Multimedia Keys and Linux

I’ve had a Microsoft Wireless Comfort Keyboard for years, however I have somehow managed to ignore most of the extra keys that don’t work out of the box until now (I got them working at one point, but something happened and I lost all of that again). The tipping point was that, as a bonus, this keyboard sends what are possibly power status notifications with scancodes ‘e059′ and ‘e001′ randomly, which end up flooding the kernel message buffer to the point that its hard to read other things in it. Anyway, long story short, its not too difficult to get them to work. Note: to get them to work under Windows or Mac, you need to install the Microsoft Intellitype drivers, so Linux isn’t _that_ much worse.

The basic idea is we need to find out what scancodes (the raw messages sent to the computer by the keyboard) are being generated by the extra keys, and then map them to suitable keycodes (generic codes that are used by application programs) so that the system can make use of them. To figure out what the scancodes for each of the nonworking keys is, fire up a terminal and run the following command:

tail -f  /var/log/messages

Now, press the keys one at a time and write down the values that are reported. For instance, when I press the ‘log off’ button i get the following messages:

Oct  9 01:15:32 matt-desktop kernel: [61716.586807] atkbd.c: Unknown key pressed (translated set 2, code 0x96 on isa0060/serio0).
Oct  9 01:15:32 matt-desktop kernel: [61716.586812] atkbd.c: Use 'setkeycodes e016 ' to make it known.
Oct  9 01:15:32 matt-desktop kernel: [61716.659007] atkbd.c: Unknown key released (translated set 2, code 0x96 on isa0060/serio0).
Oct  9 01:15:32 matt-desktop kernel: [61716.659012] atkbd.c: Use 'setkeycodes e016 ' to make it known.

There will most likely be two messages, one for when the key is pressed down and one for when it is released. In this case, the value we are looking for is e016. Once you have made a list of all the keys and the scancodes that correspond to them, the next step is to figure out what keycodes they should be mapped to. There is a good list of the existing keycodes in the file /usr/include/linux/input.h. For our example, I did not find a log out key defined, so I mapped the log out key to keycode 183 ( KEY_F13). This is rather arbitrary, but since I don’t have an F13 function key on my keyboard, at least it will not conflict with anything. The final step is to put these mappings into a state that the system can use them. The way to do this in Ubuntu is to add some commands to the /etc/rc.local file. I’ll leave you with the the file I am using as an example. If you have any questions or comments please let me know.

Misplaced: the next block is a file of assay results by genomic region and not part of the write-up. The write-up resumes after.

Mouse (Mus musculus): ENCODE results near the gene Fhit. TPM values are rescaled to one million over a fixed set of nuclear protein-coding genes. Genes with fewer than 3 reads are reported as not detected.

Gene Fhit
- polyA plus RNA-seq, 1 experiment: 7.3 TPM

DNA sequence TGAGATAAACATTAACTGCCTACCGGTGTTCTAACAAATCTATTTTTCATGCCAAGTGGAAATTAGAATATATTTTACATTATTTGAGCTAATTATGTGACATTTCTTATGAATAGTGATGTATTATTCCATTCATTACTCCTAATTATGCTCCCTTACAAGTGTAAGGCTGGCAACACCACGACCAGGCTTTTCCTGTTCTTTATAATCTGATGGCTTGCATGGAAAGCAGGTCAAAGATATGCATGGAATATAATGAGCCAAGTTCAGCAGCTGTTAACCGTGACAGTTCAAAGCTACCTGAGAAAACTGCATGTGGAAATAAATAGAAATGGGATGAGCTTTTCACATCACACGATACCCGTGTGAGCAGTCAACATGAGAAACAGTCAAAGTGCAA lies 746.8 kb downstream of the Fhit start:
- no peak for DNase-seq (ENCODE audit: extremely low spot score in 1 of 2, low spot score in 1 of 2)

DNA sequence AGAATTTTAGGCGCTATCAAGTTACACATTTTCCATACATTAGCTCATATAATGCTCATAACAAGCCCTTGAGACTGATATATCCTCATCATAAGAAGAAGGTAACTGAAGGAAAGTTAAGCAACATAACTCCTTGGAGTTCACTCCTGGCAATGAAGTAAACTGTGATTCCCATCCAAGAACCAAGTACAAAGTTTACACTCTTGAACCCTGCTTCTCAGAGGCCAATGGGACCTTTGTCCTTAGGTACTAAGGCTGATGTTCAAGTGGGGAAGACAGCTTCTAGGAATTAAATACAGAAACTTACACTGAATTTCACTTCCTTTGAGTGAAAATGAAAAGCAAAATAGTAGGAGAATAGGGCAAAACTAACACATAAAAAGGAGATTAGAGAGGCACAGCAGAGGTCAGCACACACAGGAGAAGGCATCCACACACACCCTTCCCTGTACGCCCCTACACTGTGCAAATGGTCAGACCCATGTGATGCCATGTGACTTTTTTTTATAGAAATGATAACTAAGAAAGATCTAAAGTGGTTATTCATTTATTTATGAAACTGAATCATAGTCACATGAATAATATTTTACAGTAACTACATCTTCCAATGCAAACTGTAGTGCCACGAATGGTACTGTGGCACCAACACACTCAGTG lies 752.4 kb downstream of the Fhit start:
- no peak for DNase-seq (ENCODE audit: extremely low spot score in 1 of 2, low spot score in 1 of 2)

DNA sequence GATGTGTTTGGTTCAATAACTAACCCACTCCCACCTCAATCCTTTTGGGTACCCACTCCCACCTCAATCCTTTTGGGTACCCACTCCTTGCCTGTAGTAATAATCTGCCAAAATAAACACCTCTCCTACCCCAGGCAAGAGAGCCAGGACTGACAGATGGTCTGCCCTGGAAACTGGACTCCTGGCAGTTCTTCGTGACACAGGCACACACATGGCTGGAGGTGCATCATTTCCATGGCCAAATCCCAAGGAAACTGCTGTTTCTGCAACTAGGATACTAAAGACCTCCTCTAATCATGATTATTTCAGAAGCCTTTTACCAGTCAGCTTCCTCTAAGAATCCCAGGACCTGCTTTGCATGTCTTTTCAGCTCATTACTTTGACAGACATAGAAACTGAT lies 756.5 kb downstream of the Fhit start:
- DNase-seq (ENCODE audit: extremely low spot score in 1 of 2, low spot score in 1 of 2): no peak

Following is the contents of my rc.local file:

#!/bin/sh -e
# rc.local
# This script is executed at the end of each multiuser runlevel.
# Make sure that the script will "exit 0" on success or any other
# value on error.
# In order to enable or disable this script just change the execution
# bits.
# By default this script does nothing.
# These are supposedly power state messages from the MS Wireless Comfort
# Keyboard.  But, I dont know how to read them so kill them off for now.
setkeycodes e059 254
setkeycodes e001 254
# These codes are for the unrecognized multimedia keys on the keyboard 
# (target keycode values taken from include/linux/input.h)
setkeycodes e073 188   # Favorites #1 -> F18
setkeycodes e074 189   # Favorites #2 -> F19
setkeycodes e075 190   # Favorites #3 -> F20
setkeycodes e076 191   # Favorites #4 -> F21
setkeycodes e077 192   # Favorites #5 -> F22
setkeycodes e078 193   # Favorites 'star' -> F23
setkeycodes e005 216   # Messenger -> KEY_CHAT
setkeycodes e015 184   # Calendar -> F14
setkeycodes e00b 103   # Zoom + -> KEY_UP
setkeycodes e011 108   # Zoom - -> KEY_DOWN
setkeycodes e016 183   # Log Off -> F13
# These codes are for the alternate identities of the function keys.
# (target keycode values taken from include/linux/input.h)
setkeycodes e03b 138   # Help 
setkeycodes e008 131   # Undo 
setkeycodes e007 182   # Redo 
setkeycodes e03e 181   # New  
setkeycodes e03f 134   # Open 
setkeycodes e040 206   # Close
setkeycodes e041 232   # Reply
setkeycodes e042 233   # Fwd  
setkeycodes e043 231   # Send 
#setkeycodes e023 ???   # Spell  (not sure?)
setkeycodes e057 234   # Save  
setkeycodes e058 210   # Print
exit 0
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